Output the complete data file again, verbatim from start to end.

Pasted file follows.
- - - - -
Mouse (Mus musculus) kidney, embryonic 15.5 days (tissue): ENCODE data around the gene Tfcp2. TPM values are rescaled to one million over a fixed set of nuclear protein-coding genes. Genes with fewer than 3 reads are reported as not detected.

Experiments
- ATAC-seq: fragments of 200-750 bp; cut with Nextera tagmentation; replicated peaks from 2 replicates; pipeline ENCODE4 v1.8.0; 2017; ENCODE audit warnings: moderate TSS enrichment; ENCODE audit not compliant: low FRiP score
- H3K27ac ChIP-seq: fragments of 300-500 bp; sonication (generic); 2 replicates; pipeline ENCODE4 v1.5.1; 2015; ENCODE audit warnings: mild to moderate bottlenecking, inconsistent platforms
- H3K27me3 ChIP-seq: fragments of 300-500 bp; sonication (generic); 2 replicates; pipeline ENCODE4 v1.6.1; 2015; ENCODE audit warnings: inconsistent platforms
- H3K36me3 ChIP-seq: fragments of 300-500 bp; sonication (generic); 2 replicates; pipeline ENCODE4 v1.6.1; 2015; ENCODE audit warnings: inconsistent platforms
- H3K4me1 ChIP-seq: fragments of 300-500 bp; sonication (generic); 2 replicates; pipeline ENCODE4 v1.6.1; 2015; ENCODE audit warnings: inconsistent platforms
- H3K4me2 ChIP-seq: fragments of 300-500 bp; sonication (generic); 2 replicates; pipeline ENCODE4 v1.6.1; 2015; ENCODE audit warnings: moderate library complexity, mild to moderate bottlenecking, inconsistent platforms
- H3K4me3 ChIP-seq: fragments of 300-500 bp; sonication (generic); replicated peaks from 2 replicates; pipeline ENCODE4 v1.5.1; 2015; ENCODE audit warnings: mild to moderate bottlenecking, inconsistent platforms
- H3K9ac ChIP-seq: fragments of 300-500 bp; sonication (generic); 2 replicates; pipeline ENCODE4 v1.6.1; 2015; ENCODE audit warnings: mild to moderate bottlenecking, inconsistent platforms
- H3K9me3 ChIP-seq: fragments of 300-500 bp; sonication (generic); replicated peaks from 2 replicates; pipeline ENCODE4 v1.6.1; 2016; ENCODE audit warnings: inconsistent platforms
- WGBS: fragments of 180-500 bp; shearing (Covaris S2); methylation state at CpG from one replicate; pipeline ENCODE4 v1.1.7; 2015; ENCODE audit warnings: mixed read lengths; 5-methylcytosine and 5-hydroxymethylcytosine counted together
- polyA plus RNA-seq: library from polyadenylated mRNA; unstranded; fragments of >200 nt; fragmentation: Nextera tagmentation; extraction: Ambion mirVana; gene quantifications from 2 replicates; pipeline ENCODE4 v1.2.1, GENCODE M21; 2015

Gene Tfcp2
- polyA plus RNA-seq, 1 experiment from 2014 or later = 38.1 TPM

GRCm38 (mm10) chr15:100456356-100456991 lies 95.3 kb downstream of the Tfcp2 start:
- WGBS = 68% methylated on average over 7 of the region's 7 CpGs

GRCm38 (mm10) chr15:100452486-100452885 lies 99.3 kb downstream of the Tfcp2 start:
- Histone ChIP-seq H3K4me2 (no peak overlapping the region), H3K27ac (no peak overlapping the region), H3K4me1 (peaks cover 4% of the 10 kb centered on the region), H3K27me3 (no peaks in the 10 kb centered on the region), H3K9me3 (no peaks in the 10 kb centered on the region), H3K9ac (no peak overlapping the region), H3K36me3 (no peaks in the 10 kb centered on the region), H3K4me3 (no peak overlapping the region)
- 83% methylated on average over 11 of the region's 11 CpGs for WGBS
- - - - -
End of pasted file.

Mouse (Mus musculus) kidney, embryonic 15.5 days (tissue): ENCODE data around the gene Tfcp2. TPM values are rescaled to one million over a fixed set of nuclear protein-coding genes. Genes with fewer than 3 reads are reported as not detected.

Experiments
- ATAC-seq: fragments of 200-750 bp; cut with Nextera tagmentation; replicated peaks from 2 replicates; pipeline ENCODE4 v1.8.0; 2017; ENCODE audit warnings: moderate TSS enrichment; ENCODE audit not compliant: low FRiP score
- H3K27ac ChIP-seq: fragments of 300-500 bp; sonication (generic); 2 replicates; pipeline ENCODE4 v1.5.1; 2015; ENCODE audit warnings: mild to moderate bottlenecking, inconsistent platforms
- H3K27me3 ChIP-seq: fragments of 300-500 bp; sonication (generic); 2 replicates; pipeline ENCODE4 v1.6.1; 2015; ENCODE audit warnings: inconsistent platforms
- H3K36me3 ChIP-seq: fragments of 300-500 bp; sonication (generic); 2 replicates; pipeline ENCODE4 v1.6.1; 2015; ENCODE audit warnings: inconsistent platforms
- H3K4me1 ChIP-seq: fragments of 300-500 bp; sonication (generic); 2 replicates; pipeline ENCODE4 v1.6.1; 2015; ENCODE audit warnings: inconsistent platforms
- H3K4me2 ChIP-seq: fragments of 300-500 bp; sonication (generic); 2 replicates; pipeline ENCODE4 v1.6.1; 2015; ENCODE audit warnings: moderate library complexity, mild to moderate bottlenecking, inconsistent platforms
- H3K4me3 ChIP-seq: fragments of 300-500 bp; sonication (generic); replicated peaks from 2 replicates; pipeline ENCODE4 v1.5.1; 2015; ENCODE audit warnings: mild to moderate bottlenecking, inconsistent platforms
- H3K9ac ChIP-seq: fragments of 300-500 bp; sonication (generic); 2 replicates; pipeline ENCODE4 v1.6.1; 2015; ENCODE audit warnings: mild to moderate bottlenecking, inconsistent platforms
- H3K9me3 ChIP-seq: fragments of 300-500 bp; sonication (generic); replicated peaks from 2 replicates; pipeline ENCODE4 v1.6.1; 2016; ENCODE audit warnings: inconsistent platforms
- WGBS: fragments of 180-500 bp; shearing (Covaris S2); methylation state at CpG from one replicate; pipeline ENCODE4 v1.1.7; 2015; ENCODE audit warnings: mixed read lengths; 5-methylcytosine and 5-hydroxymethylcytosine counted together
- polyA plus RNA-seq: library from polyadenylated mRNA; unstranded; fragments of >200 nt; fragmentation: Nextera tagmentation; extraction: Ambion mirVana; gene quantifications from 2 replicates; pipeline ENCODE4 v1.2.1, GENCODE M21; 2015

Gene Tfcp2
- polyA plus RNA-seq, 1 experiment from 2014 or later = 38.1 TPM

GRCm38 (mm10) chr15:100456356-100456991 lies 95.3 kb downstream of the Tfcp2 start:
- WGBS = 68% methylated on average over 7 of the region's 7 CpGs

GRCm38 (mm10) chr15:100452486-100452885 lies 99.3 kb downstream of the Tfcp2 start:
- Histone ChIP-seq H3K4me2 (no peak overlapping the region), H3K27ac (no peak overlapping the region), H3K4me1 (peaks cover 4% of the 10 kb centered on the region), H3K27me3 (no peaks in the 10 kb centered on the region), H3K9me3 (no peaks in the 10 kb centered on the region), H3K9ac (no peak overlapping the region), H3K36me3 (no peaks in the 10 kb centered on the region), H3K4me3 (no peak overlapping the region)
- 83% methylated on average over 11 of the region's 11 CpGs for WGBS